JAMAICA’S TOP coffee roasters have signalled to the commodity regulator that one of their own, Salada Foods Jamaica Limited, would buy built-up inventory of beans at US$3 per pound.
But well-placed sources say that Salada has been buying beans at US$2 and is not prepared to go higher, despite the request by the Jamaica Coffee Exporters’ Association, JCEA, of which Salada is a member, to help facilitate their plan to sell to the company.
It’s likely to be one of the more fiery parts of a meeting set for today by the Jamaica Agricultural Commodities Regulatory Authority, JACRA, which reportedly will be having dialogue both with JCEA and Salada. What’s not clear is whether there will be separate meetings with the parties.
Facing a 90 per cent reduction in roasted coffee sales, JCEA members need to find markets for around 600,000 pounds of beans held in inventory, about 12 per cent of which belongs to Salada. JCEA wants Salada to buy the rest, but the Financial Gleaner has learned that the instant coffee processor is reluctant to pay US$3 per pound.
Much of the built-up inventory would have served market segments such as hotels, which have largely shuttered operations; restaurants, which have been experiencing dwindling business; and supermarkets whose operations are constrained by social distancing and curfew measures.
The loss of markets means losses for JCEA members, and they are looking for a bailout.
The association, which is chaired by Norman Grant, last week penned a letter to the JACRA, seeking its assistance in getting the Government to support a roughly $200-million subsidy to coffee processors as part of a COVID-19 intervention to the industry.
Coffee processors usually fetch US$8 per pound for green beans on the local market, the association told JACRA in correspondence seen by the Financial Gleaner.
That letter also says an agreement with Salada to buy inventory at US$3 per pound would still mean a US$5-per-pound loss for JCEA members; and as such, they were seeking the Government’s assistance in cushioning the blow to coffee processors.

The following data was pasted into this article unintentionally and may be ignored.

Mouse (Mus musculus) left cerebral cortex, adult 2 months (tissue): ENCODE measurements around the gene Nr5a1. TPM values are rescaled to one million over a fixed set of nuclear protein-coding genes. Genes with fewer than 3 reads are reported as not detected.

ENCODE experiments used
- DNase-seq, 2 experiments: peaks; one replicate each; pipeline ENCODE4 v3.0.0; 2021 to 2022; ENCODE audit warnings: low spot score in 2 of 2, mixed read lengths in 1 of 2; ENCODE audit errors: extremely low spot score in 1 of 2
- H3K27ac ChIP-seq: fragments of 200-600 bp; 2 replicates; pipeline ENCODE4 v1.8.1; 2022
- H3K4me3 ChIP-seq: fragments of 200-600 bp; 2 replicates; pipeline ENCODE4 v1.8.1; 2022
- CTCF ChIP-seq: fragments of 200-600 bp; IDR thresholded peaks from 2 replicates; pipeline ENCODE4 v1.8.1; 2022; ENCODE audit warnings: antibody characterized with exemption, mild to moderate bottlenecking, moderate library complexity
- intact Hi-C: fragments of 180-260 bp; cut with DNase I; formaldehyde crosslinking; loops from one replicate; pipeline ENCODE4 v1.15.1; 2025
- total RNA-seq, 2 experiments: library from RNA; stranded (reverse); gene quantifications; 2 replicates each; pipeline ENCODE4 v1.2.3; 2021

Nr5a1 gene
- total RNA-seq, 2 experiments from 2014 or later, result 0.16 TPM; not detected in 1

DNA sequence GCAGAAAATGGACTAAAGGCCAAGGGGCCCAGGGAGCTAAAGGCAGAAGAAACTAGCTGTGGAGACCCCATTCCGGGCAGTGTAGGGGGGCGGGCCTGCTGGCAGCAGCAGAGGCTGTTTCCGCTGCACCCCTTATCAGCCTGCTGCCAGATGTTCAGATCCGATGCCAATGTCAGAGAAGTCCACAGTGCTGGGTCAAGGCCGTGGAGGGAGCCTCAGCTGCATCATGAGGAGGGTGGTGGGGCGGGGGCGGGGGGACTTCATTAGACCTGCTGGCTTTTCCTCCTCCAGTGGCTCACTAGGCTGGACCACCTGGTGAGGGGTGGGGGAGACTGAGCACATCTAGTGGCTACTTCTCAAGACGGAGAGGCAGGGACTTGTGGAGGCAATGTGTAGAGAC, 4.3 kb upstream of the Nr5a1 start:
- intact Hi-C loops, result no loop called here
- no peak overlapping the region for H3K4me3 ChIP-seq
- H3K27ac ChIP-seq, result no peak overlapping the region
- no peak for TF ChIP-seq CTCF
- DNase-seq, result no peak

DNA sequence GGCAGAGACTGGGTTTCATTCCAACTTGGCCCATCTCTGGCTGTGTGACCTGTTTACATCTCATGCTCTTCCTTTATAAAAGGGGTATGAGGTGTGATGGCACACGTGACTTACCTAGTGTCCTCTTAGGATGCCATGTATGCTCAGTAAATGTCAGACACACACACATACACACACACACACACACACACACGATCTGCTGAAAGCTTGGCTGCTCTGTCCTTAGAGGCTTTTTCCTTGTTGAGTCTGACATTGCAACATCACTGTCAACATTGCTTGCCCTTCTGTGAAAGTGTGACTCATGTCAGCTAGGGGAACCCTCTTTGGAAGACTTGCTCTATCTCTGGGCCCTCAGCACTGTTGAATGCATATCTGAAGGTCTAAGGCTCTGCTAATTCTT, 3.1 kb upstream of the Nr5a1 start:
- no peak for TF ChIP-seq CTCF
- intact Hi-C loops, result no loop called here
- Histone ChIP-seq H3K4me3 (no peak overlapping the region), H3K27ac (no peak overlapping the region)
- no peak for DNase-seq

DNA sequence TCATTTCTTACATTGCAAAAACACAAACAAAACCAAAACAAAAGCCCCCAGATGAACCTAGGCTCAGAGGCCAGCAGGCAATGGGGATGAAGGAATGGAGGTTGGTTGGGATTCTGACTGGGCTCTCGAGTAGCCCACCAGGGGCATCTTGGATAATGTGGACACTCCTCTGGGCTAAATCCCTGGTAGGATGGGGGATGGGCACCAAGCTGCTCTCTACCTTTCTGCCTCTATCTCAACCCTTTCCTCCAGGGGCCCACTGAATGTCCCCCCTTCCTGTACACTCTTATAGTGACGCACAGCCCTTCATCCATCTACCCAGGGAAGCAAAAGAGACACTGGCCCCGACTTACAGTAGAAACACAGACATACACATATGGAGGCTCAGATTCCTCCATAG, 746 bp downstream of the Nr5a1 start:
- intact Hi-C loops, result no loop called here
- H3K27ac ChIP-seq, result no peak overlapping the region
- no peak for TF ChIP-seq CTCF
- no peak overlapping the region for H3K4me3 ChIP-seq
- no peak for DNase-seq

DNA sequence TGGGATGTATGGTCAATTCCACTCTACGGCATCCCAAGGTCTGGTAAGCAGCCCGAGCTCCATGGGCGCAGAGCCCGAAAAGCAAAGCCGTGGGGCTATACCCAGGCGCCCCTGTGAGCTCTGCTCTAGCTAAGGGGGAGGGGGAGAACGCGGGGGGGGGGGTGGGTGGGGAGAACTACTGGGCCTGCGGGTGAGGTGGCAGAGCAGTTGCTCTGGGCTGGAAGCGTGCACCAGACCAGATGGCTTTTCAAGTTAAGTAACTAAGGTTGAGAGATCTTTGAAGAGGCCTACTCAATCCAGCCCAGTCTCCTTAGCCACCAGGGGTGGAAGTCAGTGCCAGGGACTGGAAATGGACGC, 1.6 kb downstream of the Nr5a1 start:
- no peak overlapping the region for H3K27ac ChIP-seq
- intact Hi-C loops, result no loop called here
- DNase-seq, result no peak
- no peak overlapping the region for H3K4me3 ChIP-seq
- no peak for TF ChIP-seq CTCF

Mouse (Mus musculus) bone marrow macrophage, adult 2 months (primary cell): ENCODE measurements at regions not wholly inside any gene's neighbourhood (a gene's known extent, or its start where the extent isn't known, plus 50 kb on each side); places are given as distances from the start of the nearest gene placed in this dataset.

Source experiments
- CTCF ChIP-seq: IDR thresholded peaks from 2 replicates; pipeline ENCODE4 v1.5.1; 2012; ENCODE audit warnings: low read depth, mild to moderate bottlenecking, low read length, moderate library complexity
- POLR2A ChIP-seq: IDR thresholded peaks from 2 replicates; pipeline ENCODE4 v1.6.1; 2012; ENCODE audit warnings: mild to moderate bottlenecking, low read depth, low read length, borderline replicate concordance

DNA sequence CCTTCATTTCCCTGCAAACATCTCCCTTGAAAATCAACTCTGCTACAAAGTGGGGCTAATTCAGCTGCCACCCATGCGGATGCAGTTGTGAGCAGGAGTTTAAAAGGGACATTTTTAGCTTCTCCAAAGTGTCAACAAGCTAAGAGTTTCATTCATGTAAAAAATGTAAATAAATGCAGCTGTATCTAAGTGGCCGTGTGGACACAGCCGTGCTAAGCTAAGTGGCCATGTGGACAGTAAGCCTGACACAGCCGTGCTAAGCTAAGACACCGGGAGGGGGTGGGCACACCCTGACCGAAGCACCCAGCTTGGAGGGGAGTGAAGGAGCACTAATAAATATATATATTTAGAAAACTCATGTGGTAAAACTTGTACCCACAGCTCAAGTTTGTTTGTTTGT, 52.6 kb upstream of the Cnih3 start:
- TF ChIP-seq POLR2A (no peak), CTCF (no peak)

“We are therefore asking that the Government subsidise this as part of the COVID-19 intervention to the industry to the tune of US$2 per lb, or $170 million, which would be transferred to JACRA to top up the processors on the sale of this coffee,” Grant stated in a press statement.
It means the processors would still absorb a loss of $250 million. But Grant noted that not only would this approach reduce the overall loss, it would also allow the purchasing of cherry coffee from the farmers for the balance of this crop, as well as the next, which begins on August 1.
The association is projecting that the 2020-21 crop will yield 220,000 boxes of Jamaica Blue Mountain and 25,000 boxes of High Mountain coffee, reflecting a 15 per cent increase in production over the previous crop.
Efforts at comment from JACRA Chairman Dennis Boothe about JACRA’s reception to JCEA’s request were unsuccessful.
However, the agency has invited Salada to a meeting set for today, Friday, amid what sources say is mounting anger among the leadership at the coffee company that the regulator is being injected into what should be a strictly commercial negotiation. Grant has also said JCEA is having dialogue with the regulator today about its request that was made to JACRA on May 4.
Since last week, Salada has been declining to comment on evolving issues around the coffee market, and its lobby for a lifting of export fees.
Grant hopes the dialogue with JACRA will move the JCEA towards securing approval for its request by the end of the month.
“We are going to have a virtual meeting with the JACRA team tomorrow [Friday] and we have also written to the Ministry of Agriculture; and I’m sending off a letter to the minister of finance today [Thursday],” Grant told the Financial Gleaner.